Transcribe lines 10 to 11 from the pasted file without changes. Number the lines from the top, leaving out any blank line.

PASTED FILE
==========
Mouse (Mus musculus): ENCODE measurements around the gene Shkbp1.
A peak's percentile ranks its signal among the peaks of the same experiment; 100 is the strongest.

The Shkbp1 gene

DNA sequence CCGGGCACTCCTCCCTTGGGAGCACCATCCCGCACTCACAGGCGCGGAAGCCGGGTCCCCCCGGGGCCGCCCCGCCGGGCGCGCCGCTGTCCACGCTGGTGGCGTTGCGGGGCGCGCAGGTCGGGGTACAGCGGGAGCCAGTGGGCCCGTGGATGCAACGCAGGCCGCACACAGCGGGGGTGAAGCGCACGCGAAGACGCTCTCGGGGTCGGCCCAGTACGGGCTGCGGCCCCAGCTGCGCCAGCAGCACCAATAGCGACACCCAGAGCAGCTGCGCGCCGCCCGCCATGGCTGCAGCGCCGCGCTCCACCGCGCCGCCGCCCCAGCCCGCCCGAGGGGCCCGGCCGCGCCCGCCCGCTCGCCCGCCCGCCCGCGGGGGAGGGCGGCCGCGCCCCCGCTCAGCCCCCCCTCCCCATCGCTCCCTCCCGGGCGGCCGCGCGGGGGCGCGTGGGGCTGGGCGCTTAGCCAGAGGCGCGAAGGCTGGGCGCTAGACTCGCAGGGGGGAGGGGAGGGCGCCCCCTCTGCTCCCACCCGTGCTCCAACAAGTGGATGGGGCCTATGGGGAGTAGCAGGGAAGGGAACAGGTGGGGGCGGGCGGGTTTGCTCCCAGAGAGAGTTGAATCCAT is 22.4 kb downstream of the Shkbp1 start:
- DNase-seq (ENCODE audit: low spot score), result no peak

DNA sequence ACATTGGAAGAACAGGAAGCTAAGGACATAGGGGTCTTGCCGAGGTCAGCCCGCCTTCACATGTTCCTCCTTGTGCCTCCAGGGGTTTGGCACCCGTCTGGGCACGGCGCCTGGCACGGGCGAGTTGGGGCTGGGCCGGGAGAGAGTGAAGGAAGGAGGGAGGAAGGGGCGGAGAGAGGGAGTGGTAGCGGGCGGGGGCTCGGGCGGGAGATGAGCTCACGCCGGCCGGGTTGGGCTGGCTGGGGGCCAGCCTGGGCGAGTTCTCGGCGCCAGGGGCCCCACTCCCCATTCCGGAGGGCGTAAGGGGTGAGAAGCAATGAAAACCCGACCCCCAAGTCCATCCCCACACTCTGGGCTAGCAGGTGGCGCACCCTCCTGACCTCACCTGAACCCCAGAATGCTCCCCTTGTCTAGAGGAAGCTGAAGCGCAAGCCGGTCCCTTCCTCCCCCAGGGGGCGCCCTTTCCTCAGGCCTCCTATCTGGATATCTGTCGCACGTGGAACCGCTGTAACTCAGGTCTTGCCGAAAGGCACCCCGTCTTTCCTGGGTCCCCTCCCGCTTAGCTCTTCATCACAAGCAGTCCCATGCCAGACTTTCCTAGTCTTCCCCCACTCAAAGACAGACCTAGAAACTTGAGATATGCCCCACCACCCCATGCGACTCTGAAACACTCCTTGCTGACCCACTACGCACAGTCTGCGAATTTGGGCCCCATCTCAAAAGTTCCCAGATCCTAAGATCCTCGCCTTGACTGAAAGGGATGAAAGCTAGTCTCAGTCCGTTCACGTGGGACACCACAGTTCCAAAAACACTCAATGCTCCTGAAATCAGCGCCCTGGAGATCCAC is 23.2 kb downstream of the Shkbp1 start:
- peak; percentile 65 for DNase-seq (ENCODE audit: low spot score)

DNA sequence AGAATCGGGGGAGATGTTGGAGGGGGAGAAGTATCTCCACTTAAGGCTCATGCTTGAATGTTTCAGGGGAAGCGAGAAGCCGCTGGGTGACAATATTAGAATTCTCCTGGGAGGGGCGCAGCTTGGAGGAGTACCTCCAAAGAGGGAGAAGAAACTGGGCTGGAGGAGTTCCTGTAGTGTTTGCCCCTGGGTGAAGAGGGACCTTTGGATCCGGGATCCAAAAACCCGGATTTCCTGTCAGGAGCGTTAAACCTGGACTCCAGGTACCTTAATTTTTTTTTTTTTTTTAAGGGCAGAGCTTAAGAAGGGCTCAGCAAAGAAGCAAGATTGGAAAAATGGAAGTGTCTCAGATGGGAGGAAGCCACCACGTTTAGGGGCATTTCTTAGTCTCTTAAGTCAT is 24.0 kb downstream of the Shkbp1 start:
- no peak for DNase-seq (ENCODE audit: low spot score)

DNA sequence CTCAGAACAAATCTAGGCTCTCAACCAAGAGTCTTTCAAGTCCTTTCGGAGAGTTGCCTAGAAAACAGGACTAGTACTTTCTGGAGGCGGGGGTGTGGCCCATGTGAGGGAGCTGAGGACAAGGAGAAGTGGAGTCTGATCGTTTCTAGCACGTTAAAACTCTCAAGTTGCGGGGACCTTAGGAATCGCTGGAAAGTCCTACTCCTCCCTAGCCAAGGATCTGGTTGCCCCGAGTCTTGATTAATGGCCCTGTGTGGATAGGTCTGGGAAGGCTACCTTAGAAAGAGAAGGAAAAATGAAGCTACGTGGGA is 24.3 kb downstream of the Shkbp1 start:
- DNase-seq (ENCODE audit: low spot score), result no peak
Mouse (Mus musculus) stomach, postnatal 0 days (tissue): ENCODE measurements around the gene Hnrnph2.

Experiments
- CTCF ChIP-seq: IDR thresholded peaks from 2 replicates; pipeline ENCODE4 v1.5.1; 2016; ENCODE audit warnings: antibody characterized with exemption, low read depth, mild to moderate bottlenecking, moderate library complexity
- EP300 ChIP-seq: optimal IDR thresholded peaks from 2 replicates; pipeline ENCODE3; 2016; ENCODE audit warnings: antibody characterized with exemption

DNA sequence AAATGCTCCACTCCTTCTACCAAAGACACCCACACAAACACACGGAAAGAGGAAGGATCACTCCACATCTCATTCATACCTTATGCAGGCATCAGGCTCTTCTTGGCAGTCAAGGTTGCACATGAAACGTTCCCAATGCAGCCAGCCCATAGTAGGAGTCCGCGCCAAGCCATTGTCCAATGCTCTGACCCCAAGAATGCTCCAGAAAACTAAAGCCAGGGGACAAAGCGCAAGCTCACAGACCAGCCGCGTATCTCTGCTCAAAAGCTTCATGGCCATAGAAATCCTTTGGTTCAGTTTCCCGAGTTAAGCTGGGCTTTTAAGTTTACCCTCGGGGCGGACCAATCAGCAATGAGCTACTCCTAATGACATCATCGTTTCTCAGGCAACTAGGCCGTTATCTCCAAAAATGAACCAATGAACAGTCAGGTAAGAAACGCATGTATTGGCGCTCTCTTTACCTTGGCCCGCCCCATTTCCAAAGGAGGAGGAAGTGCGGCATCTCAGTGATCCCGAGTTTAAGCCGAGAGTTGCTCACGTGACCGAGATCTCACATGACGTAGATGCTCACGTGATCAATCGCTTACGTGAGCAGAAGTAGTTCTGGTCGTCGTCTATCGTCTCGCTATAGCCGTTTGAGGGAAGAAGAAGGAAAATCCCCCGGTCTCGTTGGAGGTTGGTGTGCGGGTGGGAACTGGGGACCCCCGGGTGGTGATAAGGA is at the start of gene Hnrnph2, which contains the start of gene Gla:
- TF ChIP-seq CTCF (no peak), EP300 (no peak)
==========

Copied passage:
DNA sequence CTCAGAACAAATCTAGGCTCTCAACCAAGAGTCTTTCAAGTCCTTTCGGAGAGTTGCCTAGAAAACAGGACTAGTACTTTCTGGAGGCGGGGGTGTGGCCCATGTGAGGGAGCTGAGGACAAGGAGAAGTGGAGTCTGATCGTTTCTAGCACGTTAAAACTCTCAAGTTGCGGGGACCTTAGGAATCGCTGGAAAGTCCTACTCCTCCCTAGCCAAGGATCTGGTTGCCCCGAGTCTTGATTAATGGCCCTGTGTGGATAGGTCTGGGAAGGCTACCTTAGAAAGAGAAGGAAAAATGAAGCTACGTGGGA is 24.3 kb downstream of the Shkbp1 start:
- DNase-seq (ENCODE audit: low spot score), result no peak